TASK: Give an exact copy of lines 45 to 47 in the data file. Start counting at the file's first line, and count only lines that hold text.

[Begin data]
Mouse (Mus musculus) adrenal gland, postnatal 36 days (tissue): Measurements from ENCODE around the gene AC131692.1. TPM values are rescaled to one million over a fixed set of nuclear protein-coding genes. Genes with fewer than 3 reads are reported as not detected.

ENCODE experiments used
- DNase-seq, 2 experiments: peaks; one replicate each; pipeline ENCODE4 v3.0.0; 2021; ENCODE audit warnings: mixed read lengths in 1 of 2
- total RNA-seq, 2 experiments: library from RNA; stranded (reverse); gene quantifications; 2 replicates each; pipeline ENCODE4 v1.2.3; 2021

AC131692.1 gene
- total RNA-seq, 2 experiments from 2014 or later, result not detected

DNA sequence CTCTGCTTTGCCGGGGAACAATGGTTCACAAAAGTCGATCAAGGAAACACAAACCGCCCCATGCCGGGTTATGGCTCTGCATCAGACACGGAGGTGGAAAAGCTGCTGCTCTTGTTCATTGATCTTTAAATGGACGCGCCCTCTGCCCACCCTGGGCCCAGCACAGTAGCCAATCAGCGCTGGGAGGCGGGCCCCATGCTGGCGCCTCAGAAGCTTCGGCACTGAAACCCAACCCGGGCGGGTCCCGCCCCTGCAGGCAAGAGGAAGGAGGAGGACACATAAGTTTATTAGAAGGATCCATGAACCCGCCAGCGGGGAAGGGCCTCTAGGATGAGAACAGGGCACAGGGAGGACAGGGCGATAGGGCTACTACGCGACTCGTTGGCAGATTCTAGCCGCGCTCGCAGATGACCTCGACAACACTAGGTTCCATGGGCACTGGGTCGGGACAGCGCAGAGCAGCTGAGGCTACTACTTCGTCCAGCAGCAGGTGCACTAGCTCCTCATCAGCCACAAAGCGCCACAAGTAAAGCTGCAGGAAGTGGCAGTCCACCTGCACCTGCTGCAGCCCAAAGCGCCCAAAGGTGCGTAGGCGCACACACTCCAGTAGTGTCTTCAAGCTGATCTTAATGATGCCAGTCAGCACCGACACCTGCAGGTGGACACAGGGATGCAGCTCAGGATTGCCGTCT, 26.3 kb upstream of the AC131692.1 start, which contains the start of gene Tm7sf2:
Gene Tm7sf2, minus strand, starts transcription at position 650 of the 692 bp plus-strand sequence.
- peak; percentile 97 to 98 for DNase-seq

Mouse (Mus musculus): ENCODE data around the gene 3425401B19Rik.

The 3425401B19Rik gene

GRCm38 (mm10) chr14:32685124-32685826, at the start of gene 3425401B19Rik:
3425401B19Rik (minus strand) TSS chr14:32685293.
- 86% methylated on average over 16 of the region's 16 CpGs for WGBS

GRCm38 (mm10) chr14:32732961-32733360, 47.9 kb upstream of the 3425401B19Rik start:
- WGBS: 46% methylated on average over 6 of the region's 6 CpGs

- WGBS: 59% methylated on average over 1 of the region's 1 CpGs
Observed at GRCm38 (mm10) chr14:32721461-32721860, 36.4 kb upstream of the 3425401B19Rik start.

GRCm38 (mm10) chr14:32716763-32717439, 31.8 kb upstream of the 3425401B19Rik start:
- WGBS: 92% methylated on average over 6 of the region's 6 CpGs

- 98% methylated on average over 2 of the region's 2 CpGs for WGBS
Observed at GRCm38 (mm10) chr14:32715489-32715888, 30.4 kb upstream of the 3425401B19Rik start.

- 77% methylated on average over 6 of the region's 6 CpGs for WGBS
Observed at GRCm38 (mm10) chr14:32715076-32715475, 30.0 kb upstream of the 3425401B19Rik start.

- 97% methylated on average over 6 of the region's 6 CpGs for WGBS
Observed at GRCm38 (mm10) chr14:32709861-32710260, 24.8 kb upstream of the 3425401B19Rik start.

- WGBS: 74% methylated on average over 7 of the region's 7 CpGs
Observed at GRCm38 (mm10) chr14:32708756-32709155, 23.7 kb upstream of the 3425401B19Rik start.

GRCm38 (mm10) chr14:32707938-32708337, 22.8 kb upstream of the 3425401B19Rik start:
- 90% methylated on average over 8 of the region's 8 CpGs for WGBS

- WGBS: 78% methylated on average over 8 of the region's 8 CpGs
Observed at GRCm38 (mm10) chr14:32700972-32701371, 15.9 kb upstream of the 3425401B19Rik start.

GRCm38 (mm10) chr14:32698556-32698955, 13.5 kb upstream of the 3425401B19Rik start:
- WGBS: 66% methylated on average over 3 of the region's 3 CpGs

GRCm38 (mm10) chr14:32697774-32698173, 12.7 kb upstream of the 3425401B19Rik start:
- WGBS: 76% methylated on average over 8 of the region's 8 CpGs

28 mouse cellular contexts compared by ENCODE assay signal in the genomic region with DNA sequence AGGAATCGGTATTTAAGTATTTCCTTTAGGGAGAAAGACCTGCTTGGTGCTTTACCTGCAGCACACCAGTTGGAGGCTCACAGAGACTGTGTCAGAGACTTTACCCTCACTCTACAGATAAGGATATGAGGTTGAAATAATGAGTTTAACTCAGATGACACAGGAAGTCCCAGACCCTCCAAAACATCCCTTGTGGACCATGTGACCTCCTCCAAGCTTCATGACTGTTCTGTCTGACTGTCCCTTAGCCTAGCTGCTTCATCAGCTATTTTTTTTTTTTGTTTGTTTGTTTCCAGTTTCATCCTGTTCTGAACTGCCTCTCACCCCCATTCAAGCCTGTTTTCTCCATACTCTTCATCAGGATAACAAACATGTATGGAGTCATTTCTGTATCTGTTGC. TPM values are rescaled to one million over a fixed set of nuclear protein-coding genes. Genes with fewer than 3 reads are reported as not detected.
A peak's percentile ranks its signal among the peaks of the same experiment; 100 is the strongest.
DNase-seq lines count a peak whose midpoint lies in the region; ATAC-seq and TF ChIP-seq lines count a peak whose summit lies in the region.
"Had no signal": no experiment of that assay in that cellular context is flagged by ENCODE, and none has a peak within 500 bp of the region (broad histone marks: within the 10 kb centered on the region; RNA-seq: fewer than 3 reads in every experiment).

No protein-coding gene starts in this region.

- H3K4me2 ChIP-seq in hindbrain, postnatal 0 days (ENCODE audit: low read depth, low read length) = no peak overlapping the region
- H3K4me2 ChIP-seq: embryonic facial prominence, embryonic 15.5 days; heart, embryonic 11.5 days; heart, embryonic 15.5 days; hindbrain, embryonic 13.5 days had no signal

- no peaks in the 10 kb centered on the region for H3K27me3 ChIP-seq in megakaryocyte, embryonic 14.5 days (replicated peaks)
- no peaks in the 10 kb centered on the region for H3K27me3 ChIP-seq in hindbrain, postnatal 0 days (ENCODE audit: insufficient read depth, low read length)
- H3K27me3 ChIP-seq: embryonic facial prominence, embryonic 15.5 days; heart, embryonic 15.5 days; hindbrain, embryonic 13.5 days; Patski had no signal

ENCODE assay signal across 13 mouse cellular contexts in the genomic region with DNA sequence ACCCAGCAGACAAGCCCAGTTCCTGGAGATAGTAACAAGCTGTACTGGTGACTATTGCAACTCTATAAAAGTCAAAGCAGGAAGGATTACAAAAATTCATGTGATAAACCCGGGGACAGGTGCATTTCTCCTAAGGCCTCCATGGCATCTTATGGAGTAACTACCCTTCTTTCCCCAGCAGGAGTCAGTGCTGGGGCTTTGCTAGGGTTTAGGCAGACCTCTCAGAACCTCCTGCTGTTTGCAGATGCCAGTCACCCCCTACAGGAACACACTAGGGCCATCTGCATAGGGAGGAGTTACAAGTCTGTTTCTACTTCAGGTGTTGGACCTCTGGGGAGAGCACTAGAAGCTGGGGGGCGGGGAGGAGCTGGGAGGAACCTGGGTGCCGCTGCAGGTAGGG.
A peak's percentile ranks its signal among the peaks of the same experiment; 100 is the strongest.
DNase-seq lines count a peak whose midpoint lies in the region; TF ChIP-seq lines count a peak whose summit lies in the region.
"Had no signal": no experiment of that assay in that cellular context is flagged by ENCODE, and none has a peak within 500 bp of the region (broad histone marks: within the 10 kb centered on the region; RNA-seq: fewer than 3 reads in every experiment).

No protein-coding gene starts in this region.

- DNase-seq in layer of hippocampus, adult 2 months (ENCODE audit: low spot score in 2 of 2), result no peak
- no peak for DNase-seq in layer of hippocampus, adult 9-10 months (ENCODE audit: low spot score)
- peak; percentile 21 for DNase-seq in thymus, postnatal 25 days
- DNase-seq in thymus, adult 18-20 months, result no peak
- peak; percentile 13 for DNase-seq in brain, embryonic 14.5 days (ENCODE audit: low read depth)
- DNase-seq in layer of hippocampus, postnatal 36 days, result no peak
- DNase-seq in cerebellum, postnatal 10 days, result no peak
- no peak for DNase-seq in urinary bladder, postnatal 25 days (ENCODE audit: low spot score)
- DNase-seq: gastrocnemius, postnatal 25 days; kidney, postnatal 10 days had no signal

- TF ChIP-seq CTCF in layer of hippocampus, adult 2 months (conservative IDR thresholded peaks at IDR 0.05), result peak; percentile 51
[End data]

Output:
- no peaks in the 10 kb centered on the region for H3K27me3 ChIP-seq in hindbrain, postnatal 0 days (ENCODE audit: insufficient read depth, low read length)
- H3K27me3 ChIP-seq: embryonic facial prominence, embryonic 15.5 days; heart, embryonic 15.5 days; hindbrain, embryonic 13.5 days; Patski had no signal

ENCODE assay signal across 13 mouse cellular contexts in the genomic region with DNA sequence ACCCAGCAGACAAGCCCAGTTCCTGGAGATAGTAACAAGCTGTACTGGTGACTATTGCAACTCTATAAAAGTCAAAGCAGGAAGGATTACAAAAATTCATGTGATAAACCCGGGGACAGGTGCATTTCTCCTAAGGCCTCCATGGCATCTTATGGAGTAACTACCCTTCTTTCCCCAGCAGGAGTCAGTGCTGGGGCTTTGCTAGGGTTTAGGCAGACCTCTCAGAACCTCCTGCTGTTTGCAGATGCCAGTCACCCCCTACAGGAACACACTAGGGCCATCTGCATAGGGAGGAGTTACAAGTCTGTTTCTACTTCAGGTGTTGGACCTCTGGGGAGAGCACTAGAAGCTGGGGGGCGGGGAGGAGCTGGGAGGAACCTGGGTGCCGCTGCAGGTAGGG.